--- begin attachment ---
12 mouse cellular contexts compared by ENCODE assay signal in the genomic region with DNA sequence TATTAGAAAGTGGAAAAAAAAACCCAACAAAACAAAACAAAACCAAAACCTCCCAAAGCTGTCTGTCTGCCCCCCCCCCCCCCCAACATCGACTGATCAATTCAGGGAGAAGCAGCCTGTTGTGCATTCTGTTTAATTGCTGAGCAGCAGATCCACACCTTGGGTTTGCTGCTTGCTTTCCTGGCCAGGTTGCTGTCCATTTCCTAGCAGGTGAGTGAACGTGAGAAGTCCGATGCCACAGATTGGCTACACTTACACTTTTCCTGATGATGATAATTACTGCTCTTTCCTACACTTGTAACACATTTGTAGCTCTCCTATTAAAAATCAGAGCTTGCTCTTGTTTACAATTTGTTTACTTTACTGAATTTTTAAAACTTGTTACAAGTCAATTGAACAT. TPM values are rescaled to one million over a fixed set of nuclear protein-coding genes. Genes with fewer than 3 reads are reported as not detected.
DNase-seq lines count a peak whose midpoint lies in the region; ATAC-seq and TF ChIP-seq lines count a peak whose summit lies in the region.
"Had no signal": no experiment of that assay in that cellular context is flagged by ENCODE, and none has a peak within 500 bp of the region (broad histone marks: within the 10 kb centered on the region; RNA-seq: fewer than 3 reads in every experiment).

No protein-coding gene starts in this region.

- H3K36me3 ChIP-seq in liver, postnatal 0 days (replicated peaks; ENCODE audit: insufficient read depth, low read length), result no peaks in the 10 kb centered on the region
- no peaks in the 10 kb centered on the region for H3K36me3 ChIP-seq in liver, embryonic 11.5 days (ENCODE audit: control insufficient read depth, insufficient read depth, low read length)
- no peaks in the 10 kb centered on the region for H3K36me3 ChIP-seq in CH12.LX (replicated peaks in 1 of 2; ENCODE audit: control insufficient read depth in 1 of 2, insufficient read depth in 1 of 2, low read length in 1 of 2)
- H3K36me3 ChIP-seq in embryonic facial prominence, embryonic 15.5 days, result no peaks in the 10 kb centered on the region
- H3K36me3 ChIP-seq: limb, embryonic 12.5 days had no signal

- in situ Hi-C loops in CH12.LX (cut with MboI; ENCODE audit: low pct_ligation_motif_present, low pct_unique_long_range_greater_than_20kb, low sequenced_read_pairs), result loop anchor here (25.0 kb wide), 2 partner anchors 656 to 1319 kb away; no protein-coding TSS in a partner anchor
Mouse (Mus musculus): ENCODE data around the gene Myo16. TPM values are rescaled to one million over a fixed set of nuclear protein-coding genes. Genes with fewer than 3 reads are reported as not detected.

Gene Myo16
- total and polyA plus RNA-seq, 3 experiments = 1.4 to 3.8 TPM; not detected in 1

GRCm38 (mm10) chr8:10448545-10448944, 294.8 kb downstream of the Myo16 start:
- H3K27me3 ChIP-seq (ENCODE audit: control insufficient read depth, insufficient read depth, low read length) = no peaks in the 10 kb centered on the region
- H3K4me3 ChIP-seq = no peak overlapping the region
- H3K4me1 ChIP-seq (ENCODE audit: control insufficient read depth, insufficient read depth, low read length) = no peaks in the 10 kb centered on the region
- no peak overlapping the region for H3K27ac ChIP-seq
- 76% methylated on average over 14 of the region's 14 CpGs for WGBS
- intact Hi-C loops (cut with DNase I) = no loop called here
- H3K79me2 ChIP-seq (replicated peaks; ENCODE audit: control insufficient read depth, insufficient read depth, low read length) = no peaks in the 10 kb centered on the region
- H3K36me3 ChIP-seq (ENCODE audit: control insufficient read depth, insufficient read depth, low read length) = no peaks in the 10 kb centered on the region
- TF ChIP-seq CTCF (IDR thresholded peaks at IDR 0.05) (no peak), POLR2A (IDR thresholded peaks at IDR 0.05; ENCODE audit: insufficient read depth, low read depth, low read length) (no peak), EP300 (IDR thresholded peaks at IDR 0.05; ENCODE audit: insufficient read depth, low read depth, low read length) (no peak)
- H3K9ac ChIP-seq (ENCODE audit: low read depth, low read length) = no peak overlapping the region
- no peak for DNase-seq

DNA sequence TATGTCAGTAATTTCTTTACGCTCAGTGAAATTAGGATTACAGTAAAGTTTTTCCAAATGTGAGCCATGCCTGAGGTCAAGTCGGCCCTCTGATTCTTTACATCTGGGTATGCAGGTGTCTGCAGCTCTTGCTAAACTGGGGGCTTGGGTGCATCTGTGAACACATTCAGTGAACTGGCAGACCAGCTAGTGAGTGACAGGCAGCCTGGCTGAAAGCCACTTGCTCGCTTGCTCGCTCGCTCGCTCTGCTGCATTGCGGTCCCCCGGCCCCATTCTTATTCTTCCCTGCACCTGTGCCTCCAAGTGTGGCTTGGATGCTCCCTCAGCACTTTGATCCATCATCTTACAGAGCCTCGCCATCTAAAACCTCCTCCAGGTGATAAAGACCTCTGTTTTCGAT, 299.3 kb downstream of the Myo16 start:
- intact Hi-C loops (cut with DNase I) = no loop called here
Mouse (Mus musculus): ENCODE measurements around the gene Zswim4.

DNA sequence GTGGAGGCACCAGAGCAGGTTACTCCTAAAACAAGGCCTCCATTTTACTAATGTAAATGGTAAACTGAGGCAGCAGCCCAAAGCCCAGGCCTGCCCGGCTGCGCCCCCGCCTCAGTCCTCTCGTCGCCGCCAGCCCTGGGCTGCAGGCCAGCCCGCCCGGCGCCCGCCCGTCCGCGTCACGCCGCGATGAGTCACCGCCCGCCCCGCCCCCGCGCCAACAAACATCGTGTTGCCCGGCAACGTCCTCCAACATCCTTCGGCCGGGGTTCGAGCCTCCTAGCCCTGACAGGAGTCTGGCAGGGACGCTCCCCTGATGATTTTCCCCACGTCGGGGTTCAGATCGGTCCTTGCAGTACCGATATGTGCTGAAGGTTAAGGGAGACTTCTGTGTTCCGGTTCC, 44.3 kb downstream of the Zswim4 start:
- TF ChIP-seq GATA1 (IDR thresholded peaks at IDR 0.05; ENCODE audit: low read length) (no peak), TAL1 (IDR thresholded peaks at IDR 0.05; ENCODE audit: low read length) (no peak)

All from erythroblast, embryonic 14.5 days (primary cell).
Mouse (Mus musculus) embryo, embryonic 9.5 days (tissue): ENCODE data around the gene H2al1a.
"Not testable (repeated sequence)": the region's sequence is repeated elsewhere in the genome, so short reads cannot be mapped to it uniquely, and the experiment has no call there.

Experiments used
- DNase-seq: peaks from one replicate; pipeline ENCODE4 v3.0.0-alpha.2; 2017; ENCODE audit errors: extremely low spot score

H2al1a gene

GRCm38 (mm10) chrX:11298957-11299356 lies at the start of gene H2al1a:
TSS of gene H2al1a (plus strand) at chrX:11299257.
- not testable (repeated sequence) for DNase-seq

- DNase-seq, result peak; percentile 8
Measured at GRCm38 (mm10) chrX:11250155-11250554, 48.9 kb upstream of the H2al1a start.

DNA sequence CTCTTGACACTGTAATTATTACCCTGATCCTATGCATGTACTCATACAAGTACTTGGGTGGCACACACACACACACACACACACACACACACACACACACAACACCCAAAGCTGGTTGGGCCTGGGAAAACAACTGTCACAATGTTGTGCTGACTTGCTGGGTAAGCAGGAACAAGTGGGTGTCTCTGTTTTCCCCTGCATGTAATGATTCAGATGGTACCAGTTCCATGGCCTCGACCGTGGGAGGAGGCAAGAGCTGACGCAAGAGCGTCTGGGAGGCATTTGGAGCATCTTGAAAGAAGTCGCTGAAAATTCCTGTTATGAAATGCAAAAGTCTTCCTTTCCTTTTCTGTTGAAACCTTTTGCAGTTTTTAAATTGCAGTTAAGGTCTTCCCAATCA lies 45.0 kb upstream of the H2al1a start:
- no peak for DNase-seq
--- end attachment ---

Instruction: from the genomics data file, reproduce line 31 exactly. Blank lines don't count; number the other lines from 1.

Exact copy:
All from erythroblast, embryonic 14.5 days (primary cell).